Cancer is among the leading causes of death and DALYs in most EMR countries. Prioritization of different aspects of the cancer control continuum depends on local health infrastructure as well as disease epidemiology. Given the dramatic increase in cancer cases and deaths over the last decade, all stakeholders including health policymakers, care providers, and the general public need to actively engage to define these priorities and work together on implementation of evidence-based cancer control strategies.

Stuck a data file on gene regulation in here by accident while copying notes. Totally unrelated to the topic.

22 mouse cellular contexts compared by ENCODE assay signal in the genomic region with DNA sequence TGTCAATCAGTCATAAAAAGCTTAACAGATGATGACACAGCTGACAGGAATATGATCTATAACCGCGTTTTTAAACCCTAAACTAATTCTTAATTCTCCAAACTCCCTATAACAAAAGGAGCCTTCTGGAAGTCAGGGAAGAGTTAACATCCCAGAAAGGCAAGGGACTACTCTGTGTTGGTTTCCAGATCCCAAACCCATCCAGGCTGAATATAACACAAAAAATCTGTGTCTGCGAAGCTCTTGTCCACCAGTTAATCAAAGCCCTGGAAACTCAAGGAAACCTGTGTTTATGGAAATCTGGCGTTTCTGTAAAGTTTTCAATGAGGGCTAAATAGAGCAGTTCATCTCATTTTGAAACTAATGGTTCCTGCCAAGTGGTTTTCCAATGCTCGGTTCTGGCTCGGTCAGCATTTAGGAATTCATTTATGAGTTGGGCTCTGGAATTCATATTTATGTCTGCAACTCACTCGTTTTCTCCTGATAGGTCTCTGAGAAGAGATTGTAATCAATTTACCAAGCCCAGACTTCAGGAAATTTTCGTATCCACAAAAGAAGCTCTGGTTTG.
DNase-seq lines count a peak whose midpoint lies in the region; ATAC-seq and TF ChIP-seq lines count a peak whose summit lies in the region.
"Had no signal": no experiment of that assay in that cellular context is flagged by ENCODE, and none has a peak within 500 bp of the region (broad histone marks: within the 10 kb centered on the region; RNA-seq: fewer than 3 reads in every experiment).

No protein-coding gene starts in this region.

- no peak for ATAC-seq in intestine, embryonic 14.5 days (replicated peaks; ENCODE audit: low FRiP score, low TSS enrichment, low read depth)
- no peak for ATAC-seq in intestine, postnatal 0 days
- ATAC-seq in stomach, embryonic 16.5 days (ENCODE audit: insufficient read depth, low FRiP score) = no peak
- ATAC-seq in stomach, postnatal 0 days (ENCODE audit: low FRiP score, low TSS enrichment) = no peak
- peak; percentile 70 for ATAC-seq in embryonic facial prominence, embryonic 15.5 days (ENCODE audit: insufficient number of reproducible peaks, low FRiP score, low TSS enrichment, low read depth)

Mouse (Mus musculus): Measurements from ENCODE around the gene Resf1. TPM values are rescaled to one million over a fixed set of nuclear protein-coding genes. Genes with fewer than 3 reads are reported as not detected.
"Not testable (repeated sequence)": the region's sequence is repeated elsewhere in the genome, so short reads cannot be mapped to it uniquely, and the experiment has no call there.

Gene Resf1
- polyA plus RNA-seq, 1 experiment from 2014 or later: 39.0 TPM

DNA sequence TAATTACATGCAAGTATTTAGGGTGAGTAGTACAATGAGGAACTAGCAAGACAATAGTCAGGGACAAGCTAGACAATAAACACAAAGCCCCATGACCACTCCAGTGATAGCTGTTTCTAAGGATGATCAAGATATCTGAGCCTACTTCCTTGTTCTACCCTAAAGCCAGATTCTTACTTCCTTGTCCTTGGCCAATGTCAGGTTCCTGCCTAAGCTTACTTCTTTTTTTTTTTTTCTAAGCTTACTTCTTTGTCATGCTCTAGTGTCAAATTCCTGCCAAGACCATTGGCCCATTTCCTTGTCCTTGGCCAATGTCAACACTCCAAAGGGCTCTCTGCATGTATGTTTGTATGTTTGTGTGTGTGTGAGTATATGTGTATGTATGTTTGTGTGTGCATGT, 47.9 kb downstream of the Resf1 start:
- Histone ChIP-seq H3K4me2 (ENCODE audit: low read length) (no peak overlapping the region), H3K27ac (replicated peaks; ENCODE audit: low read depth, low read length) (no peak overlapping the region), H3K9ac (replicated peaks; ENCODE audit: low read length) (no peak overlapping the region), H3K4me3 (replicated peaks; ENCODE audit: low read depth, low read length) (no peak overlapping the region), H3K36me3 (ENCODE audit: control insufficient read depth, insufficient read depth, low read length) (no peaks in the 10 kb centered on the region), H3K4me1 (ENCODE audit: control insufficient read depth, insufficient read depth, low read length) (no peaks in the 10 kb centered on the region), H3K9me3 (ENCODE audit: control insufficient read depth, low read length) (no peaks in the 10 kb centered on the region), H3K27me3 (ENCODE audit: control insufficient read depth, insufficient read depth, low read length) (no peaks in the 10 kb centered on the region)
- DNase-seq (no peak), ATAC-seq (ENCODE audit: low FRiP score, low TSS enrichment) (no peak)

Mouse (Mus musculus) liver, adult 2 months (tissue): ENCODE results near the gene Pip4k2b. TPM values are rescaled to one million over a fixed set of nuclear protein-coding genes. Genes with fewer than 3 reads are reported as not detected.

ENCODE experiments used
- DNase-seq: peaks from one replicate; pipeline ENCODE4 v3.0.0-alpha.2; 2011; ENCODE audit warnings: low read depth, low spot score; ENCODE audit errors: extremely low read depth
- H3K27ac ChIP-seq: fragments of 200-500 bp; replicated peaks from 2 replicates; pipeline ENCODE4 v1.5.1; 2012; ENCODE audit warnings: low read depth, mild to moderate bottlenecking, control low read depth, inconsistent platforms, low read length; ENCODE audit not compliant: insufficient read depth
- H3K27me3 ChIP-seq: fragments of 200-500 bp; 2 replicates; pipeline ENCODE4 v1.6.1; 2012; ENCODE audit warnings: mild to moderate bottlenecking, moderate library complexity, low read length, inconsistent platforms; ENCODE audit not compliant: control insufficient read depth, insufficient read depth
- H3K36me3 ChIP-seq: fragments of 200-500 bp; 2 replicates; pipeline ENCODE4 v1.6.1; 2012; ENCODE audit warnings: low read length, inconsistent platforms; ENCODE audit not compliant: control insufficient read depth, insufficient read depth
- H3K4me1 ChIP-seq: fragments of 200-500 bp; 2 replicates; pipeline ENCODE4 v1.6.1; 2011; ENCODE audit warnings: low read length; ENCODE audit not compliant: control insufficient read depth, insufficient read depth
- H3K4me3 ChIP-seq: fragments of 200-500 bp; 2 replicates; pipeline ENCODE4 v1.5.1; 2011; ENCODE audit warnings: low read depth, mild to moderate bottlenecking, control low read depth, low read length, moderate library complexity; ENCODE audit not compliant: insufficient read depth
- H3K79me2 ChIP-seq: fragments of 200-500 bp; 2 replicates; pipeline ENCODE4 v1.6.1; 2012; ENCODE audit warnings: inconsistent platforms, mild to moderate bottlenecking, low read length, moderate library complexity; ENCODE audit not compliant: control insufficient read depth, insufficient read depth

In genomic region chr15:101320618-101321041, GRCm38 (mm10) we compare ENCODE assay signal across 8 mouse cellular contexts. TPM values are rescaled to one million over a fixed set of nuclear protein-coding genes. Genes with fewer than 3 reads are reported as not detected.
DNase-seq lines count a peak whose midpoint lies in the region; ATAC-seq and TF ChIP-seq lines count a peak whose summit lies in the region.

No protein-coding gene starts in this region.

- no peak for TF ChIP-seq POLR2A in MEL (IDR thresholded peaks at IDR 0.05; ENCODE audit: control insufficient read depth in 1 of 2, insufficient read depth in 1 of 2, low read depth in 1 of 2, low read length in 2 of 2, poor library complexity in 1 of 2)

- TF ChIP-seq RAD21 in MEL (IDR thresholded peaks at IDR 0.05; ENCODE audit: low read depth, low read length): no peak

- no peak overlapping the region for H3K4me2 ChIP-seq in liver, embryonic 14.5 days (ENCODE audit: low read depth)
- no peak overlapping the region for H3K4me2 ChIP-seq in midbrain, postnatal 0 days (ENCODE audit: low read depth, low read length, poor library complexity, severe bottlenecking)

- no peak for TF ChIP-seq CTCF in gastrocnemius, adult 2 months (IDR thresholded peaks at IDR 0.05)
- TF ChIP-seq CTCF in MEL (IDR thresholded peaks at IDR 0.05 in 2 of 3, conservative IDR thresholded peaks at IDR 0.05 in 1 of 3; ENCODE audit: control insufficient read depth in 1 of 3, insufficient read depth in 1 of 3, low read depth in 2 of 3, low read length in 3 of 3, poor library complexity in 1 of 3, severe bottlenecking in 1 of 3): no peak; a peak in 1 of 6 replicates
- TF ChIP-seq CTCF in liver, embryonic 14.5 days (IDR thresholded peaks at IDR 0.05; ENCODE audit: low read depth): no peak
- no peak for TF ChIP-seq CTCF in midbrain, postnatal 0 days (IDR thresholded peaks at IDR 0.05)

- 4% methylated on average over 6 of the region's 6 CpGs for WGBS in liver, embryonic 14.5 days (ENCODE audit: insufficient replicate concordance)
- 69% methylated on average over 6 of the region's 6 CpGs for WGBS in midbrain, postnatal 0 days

GBD 2015 Eastern Mediterranean Region Cancer Collaborators: